I get some of the same sense of fun from this that I used to get from read­ing my favorite Mar­vel or DC Comics when I was a kid. Not to imply that this book is done in some kind of “retro” style, because it’s not. Igle and his crew are using all the mod­ern tools at their dis­pos­al. There are ele­ments in the writ­ing that you prob­a­bly would not have seen in an old com­ic, but they make the char­ac­ters more relat­able to both young and old­er mod­ern read­ers alike. If any­thing, I’d say that what Igle’s got going here is per­haps some­thing of a sign­post for how peo­ple could approach doing mod­ern all-ages super­hero comics.

Style­wise, I’d put Jamal in the camp of the “com­ic book real­ists.” I sus­pect per­haps artists like Kevin Maguire might have been an influ­ence on him. But for my draw­ing here, I elect­ed to go my own way with it. I was kind of curi­ous to see what Mol­ly might look like with the old school col­or palette.

If you’re still a fan of good all-ages comics like I am, you might want to give Mol­ly a look!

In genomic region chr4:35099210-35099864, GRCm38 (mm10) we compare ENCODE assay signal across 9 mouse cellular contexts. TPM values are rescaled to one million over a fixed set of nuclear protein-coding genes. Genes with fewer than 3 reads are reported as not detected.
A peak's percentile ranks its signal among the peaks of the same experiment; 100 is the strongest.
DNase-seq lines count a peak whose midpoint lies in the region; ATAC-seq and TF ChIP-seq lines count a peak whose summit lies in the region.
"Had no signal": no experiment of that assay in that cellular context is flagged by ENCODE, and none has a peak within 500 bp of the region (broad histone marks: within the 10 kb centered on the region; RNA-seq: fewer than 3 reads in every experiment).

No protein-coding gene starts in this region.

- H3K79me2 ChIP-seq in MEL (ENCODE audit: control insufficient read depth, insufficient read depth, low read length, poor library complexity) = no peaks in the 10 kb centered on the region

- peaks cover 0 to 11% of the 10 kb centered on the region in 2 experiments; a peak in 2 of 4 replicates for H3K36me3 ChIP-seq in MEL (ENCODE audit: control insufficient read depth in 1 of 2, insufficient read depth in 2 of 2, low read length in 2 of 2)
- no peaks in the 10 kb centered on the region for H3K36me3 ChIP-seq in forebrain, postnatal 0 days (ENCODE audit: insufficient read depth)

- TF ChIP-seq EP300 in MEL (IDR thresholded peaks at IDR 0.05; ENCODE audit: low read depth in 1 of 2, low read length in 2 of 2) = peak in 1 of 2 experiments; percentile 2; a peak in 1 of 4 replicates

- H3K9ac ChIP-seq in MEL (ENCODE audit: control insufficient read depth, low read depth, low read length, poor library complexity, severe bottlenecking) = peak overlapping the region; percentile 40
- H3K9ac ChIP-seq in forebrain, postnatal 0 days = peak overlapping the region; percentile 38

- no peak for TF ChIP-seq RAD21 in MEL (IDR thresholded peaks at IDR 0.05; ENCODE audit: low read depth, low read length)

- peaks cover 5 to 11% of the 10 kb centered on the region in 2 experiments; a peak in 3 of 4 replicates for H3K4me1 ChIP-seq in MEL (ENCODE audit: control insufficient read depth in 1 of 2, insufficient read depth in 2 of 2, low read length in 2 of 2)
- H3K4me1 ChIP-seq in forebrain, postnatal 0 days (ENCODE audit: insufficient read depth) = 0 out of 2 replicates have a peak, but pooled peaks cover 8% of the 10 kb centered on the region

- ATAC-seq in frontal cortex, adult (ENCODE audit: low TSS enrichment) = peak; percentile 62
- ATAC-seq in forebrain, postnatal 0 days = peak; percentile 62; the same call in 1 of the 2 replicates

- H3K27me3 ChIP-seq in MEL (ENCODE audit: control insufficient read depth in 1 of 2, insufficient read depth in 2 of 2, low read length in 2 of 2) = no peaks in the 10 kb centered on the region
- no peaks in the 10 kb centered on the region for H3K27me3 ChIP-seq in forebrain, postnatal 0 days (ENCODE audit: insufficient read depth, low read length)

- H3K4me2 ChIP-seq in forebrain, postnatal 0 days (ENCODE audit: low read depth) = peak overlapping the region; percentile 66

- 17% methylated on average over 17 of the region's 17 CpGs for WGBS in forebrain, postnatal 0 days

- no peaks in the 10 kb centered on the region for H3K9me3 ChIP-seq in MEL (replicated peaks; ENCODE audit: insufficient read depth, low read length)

Mol­ly Dan­ger is ™ and © Jamal Igle and Com­pa­ny LLC.

Good Garbage!”

FCA Goodguy CoverFirst things first: yes, this is anoth­er FCA cov­er illus­tra­tion, which will appear in the Jan­u­ary 2014 issue of Roy Thomas’ Alter Ego, on stands in Decem­ber. And no: this is not Cap­tain Marvel!

The char­ac­ters here are Goodguy and his neme­sis, Dr. Sin. Pri­or to being asked to do this cov­er, I must con­fess I was unfa­mil­iar with them. They were cre­at­ed by fan artist Alan Jim Han­ley. As a young comics fan, I had no clue that there were that many oth­er peo­ple out there who also loved old comics, let alone that there were fans who did their own comics! So I nev­er came across the exis­tence of this strip back then.

My title for this post comes from Goodguy’s peri­od­ic catch­phrase, his equiv­a­lent of Cap­tain Mar­vel’s and Bil­ly Bat­son’s “Holy Moley!” Though we did­n’t wind up incor­po­rat­ing it into the cov­er direct­ly, my post here seemed a good place to use it.